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Australia announces domestic phase-down of HFC emissions by 85% before 2036

Australian Institute of Refrigeration Air Conditioning and Heating (AIRAH) says that the move will help consider equipment that contains high-GWP refrigerants

| | Jul 17, 2016 | 8:37 am
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Australia: The Australian Institute of Refrigeration Air Conditioning and Heating (AIRAH) has said that it welcomes the announcement from Federal Environment Minister, Greg Hunt, of a domestic phase-down schedule of an 85% reduction of HFC emissions by 2036 via a statutory phase-down of HFC imports over a 20-year timeline.

The institute said that the move will enable provisions to be included as part of new legislation for future bans on the import of new equipment containing high-GWP HFCs. Equipment, such as domestic and automotive air conditioners containing high-GWP refrigerants, the institute elaborated, will be considered in the future. According to the institute, the government says that this decision will be based on an assessment of the Australian market, and particularly on the availability of alternative equipment.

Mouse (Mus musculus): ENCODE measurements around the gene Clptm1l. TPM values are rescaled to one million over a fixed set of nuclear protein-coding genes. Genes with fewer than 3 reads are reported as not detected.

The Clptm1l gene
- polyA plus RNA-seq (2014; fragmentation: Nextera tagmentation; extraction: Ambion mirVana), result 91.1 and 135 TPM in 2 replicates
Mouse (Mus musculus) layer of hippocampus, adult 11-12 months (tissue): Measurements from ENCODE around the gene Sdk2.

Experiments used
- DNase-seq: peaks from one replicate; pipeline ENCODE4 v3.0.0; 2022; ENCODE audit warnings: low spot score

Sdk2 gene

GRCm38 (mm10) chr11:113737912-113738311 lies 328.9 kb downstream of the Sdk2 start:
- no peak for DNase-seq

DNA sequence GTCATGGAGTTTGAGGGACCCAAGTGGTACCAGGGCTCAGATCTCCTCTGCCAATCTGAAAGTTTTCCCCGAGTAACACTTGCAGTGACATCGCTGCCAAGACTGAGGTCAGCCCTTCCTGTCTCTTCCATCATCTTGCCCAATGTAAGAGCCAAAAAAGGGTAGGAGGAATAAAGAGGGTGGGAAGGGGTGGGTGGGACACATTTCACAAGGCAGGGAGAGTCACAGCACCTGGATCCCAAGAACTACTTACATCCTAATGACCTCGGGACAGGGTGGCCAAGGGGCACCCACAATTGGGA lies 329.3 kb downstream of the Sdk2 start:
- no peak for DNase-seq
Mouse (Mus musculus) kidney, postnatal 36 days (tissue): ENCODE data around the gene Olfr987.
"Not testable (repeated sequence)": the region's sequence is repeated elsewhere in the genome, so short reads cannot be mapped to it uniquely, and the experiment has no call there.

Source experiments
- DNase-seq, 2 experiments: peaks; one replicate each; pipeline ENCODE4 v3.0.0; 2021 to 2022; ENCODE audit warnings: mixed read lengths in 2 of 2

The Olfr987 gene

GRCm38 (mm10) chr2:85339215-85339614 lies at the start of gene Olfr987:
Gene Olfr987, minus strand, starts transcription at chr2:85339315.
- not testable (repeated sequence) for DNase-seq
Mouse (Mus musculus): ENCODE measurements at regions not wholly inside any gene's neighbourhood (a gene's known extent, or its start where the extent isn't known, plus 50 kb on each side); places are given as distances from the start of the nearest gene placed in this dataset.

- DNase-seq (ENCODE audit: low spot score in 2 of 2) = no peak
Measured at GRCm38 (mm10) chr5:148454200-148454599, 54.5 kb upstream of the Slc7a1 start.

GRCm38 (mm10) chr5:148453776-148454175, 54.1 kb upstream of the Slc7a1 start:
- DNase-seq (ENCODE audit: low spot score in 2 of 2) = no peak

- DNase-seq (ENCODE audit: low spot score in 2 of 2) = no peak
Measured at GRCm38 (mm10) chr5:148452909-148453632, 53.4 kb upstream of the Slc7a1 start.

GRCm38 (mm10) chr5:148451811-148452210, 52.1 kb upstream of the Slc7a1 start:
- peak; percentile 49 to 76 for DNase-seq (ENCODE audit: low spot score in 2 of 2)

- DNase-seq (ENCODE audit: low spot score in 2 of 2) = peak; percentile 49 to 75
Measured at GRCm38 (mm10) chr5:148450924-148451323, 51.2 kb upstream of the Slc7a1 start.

The government, the institute said, will introduce legislative amendments to implement new measures as soon as possible, with all initiatives to begin by January 2018.

Praising the collaborative nature of Australia’s HVACR industry, Hunt said: “AIRAH applauds the announcement of an HFC phase-down. Not only is such a measure pivotal to national and international efforts to reduce CO2-equivalent emissions in the face of climate change, it provides some certainty to those in the HVAC&R industry, who can now plan for and invest in new technology that will be required.”

By taking this path, Hunt said that Australia will be joining the US, the European Union and Japan in adopting early action to reduce HFC emissions. He said, “We see the HFC phase-down as completely congruent with our strategic themes of HVAC&R sustainability, compliance, innovation and research, and the need to transition to next-generation refrigerants.”

“Those engaged in heating, ventilation, air conditioning and refrigeration – this is the stuff of life,” said Hunt, adding, “Yours is an industry that has been proactive in helping to reduce emissions and global warming potential. It’s truly a case of local actions having global implications.”

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